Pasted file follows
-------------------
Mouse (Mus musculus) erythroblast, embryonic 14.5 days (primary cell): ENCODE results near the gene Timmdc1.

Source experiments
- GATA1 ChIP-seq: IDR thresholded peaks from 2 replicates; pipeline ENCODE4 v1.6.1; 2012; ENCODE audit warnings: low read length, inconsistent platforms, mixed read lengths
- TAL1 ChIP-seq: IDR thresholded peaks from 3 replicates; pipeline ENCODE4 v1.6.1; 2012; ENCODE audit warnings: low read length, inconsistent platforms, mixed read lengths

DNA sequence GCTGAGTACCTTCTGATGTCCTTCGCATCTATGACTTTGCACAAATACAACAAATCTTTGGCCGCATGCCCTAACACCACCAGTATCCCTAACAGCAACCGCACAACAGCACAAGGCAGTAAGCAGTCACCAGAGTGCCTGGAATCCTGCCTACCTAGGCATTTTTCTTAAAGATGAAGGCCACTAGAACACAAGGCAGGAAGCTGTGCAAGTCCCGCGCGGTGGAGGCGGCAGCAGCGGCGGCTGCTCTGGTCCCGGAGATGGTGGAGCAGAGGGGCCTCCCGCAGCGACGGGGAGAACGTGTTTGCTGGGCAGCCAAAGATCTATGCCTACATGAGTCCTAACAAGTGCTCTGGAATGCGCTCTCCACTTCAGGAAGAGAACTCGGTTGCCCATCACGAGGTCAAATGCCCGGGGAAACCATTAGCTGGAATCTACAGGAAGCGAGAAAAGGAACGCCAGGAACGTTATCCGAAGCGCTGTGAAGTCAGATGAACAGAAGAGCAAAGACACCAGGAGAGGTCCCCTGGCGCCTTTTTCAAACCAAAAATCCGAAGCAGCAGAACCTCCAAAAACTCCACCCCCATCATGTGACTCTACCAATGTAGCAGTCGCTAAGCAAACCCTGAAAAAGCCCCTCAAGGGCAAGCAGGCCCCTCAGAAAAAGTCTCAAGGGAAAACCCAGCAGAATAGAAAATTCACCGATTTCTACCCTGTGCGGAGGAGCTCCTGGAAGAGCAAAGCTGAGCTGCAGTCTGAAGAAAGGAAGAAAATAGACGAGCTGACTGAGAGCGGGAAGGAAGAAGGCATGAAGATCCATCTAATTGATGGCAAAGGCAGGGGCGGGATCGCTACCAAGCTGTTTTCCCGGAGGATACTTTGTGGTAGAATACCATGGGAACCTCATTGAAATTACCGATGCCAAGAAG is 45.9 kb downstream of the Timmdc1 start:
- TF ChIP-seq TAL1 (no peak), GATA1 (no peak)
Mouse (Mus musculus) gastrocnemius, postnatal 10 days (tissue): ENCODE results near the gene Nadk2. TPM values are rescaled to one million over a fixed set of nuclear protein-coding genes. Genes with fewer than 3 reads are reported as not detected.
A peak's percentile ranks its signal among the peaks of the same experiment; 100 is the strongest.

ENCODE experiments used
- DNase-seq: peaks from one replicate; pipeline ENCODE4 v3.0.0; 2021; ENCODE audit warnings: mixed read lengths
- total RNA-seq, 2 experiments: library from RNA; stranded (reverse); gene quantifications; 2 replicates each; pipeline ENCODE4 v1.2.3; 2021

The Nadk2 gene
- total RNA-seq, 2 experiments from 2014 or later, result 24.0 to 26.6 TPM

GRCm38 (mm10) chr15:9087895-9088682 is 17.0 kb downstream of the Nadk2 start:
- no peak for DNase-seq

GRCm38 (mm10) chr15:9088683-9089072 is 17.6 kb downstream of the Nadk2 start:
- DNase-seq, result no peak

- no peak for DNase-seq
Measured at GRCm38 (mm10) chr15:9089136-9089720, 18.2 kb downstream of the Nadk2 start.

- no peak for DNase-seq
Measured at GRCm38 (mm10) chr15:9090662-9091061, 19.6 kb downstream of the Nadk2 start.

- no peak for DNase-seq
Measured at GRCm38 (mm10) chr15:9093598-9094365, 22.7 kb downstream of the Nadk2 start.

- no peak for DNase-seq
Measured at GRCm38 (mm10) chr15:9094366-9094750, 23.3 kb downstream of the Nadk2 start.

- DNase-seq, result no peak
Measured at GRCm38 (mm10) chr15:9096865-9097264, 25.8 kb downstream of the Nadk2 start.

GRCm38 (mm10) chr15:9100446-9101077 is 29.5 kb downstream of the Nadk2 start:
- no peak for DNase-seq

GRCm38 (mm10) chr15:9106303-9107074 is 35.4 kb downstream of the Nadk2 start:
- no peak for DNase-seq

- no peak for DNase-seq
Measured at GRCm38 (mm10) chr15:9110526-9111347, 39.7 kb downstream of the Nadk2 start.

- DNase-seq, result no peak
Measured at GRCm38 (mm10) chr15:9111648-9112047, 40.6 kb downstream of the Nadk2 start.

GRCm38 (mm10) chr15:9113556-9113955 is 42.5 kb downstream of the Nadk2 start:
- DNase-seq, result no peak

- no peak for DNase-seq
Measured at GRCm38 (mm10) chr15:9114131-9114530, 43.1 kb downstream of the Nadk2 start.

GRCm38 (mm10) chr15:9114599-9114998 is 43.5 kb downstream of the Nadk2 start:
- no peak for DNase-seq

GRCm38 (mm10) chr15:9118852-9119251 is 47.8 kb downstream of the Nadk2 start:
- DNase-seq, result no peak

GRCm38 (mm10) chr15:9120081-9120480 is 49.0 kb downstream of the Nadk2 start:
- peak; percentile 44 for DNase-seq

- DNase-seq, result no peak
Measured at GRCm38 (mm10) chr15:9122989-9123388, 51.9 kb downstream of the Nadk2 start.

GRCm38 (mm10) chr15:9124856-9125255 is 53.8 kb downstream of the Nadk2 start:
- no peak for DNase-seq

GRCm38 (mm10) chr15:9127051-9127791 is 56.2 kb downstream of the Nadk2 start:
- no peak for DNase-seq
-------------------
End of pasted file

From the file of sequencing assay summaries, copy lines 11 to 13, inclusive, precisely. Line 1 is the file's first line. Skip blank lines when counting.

- total RNA-seq, 2 experiments: library from RNA; stranded (reverse); gene quantifications; 2 replicates each; pipeline ENCODE4 v1.2.3; 2021

The Nadk2 gene
- total RNA-seq, 2 experiments from 2014 or later, result 24.0 to 26.6 TPM